The right way to begin a project: You might not want what you think you want.
“Yes ma’am” is for your mother. You don’t want a marketing partner who says that when you request a project. You want a partner who helps you meet or beat your end-goals, expectations, objectives and KPIs. And the digital solution that best achieves your goals might not look like what you initially had in mind.
Let’s say you want a website. Sounds simple, right? Maybe, maybe not. The right marketing partner will know you don’t want just a website. You want to increase traffic, convert site views into appointments or even build brand preference. And there might be additional criteria your organization will use to determine if your new website is successful.
That’s why every project should begin with the process of discovery and planning. Here at BPD Advertising, we dive right into your request to get to the heart of it, to make sure we know the real need and plan accordingly. No project is too small or too big and nothing is impossible…ahem…well, almost nothing when defined and planned appropriately.
So here is our preferred method of kicking-off a project, as informed by 4As. (https://www.aaaa.org)
Ask the right questions
- What’s the purpose of the project?
- What goals are we hoping to achieve, short term and long term?
- How do we expect to define the end product?
- What does success look like and what is the measurement?
Draft Key Documents
- Project Description, Requirements and Scope: This document outlines what the end result will do, clearly defines the scope and is used to make sure the agency and our clients, have a meeting of the minds on expectations
- Business Requirements: Clearly defines the objectives and goals we are looking to accomplish and explains how the solution will accomplish those objectives and goals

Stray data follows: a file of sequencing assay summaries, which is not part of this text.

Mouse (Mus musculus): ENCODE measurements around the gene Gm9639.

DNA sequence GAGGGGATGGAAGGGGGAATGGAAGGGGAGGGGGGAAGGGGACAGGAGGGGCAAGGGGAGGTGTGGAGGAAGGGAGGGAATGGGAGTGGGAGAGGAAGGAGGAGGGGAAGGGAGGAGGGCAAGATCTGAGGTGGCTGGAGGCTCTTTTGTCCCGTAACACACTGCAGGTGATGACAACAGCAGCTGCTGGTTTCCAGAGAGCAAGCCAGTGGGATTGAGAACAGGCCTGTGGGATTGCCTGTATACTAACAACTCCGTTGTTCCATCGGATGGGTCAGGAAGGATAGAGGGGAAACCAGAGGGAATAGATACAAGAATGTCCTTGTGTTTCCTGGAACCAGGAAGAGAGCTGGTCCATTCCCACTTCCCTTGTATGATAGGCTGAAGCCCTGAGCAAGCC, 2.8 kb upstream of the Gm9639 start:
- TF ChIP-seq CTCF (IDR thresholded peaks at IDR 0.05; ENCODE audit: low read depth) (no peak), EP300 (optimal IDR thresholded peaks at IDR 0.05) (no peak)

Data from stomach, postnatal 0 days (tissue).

- Functional Specifications: Specifically for digital projects, this document outlines the required functions of the product to be provided to the build team
- Technical Specifications: Specifically for digital projects, outlines how the product will be built for the build team and allows the agency to assign appropriate resources and timing and to commit to achievable features
- Statement of Work: Takes all of the previous documents into account to serve as a contract for work. It outlines the investment and deliverables and ensures that the agency and the client have agreed upon executable expectations that tie back to client goals and objectives
Time consuming? It may seem so, but the benefits far outweigh the cost. One example is that you can use these documents to fend off those pesky last-minute requests from your internal team members that can take the project off course and over budget. It helps to keep everyone focused on the plan and goal of the project. Having allowed for time to think through the product build, we’ve planned for every possible hiccup we could foresee, helping to keep your project on time and on budget. It also makes sure we are using your marketing resources efficiently so you can enjoy piece-of-mind knowing your marketing dollars are being spent on a product that will continue to move you toward success.
So you say you wanted that website? Well maybe what you had visualized is exactly what we’ll work on together and exactly what you’ll get. Or perhaps the project will turn out to be a little less than you had requested, because during our planning and discovery process, we realized it’s more than what’s needed to meet your objectives and, hey, we don’t want to waste your time and money. Or maybe we will give you a little more than you expected and tie in multiple objectives into one great project. Our goal is to make sure every project is in direct alignment with your overall objectives. After all, when you look good, we look good.
Amanda is VP of Client Operations at Brown, Parker & DeMarinis. Her belief and passion for project planning, budgeting and ongoing management helps to ensure clearly defined project objectives are set and maintained throughout a project life-cycle, guaranteeing success, no matter how you measure it.